Today’s news is about Republican leaders in the House scrambling around to find something that they can blackmail Barack Obama and the Democrats with, so that they can threaten to crash the economy with a government default unless they get it.
Kevin Drum and Brian Buetler interpret this as Republican irresponsibility on the budget. Greg Sargent points out that it’s even worse — Republican leaders in the House, including Speaker John Boehner, have already admitted that they aren’t willing to really force default, so they’re refusing to negotiate for now because they’re waiting until they can threaten to blow up the economy even though they admit they really won’t.
I say: It’s worse than that!
As I read this, it’s not really about Republicans demanding debt reduction and using the best leverage they have available to get it. Nor is it about Republicans demanding tax reform — their other possible demand — and using the best leverage they have to get it.
No, it’s the other way around. The House crazy caucus is demanding not debt reduction, not spending cuts, not budget balancing, but blackmail itself. That’s really the demand: The speaker and House Republican leaders absolutely must use the debt limit as extortion. What should they use it to get? Apparently, that’s pretty much up for grabs, as long as it seems really, really, big — which probably comes down to meaning that the Democrats really, really don’t like it.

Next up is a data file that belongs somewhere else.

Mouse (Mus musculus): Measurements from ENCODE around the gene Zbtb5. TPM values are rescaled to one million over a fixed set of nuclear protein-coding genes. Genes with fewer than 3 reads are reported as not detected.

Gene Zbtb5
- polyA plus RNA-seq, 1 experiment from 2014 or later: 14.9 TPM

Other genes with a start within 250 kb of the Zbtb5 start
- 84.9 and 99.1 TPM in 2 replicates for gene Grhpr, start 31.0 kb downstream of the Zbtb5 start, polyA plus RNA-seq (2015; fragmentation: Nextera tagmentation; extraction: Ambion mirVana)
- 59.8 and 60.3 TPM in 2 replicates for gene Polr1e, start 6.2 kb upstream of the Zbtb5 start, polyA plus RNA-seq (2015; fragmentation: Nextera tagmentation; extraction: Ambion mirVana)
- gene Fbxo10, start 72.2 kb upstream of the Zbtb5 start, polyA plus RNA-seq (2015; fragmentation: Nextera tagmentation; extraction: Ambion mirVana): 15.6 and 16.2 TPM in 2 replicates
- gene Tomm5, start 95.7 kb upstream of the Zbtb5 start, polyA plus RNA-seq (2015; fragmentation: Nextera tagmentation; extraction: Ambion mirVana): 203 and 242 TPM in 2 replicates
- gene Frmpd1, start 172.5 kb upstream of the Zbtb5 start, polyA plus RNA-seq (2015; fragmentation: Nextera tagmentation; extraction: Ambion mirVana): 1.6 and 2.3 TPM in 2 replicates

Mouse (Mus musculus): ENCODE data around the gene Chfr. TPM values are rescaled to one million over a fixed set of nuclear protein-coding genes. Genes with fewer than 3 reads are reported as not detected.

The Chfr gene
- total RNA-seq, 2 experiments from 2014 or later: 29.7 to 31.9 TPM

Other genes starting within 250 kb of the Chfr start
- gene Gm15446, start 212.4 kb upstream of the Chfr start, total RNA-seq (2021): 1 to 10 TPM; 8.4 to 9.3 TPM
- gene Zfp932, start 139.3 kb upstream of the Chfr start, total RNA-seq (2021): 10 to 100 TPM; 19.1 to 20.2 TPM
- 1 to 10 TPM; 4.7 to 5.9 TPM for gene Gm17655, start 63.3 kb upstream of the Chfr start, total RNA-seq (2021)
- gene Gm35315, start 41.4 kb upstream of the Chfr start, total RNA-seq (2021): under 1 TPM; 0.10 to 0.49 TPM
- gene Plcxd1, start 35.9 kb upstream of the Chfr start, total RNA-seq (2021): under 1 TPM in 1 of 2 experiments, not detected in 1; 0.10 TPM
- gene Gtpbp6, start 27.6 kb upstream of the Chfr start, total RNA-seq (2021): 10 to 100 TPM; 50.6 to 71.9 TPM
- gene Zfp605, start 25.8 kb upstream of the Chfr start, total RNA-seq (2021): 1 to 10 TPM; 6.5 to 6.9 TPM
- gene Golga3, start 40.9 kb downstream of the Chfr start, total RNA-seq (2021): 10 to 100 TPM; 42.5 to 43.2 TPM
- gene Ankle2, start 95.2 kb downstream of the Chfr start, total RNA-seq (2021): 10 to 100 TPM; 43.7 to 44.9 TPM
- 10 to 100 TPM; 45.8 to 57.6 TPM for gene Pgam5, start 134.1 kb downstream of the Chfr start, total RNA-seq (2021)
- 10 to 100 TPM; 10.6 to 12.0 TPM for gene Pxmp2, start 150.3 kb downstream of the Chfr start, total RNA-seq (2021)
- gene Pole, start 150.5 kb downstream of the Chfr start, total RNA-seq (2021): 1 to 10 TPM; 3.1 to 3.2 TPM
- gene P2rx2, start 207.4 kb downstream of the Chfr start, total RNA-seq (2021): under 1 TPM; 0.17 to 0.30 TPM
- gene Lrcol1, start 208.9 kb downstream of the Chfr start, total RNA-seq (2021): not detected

In other words: I think Greg is correct, and the speaker has decided that he doesn’t actually want to blow past the debt limit. But now he has to find some way to do it without losing his job. And that means satisfying the significant chunk of his conference who demand maximum nuttiness at all times, either because they really believe in it or because they’re terrified to allow any space at all between themselves and those true believers.
It’s the extortion that’s the point. Not the policy.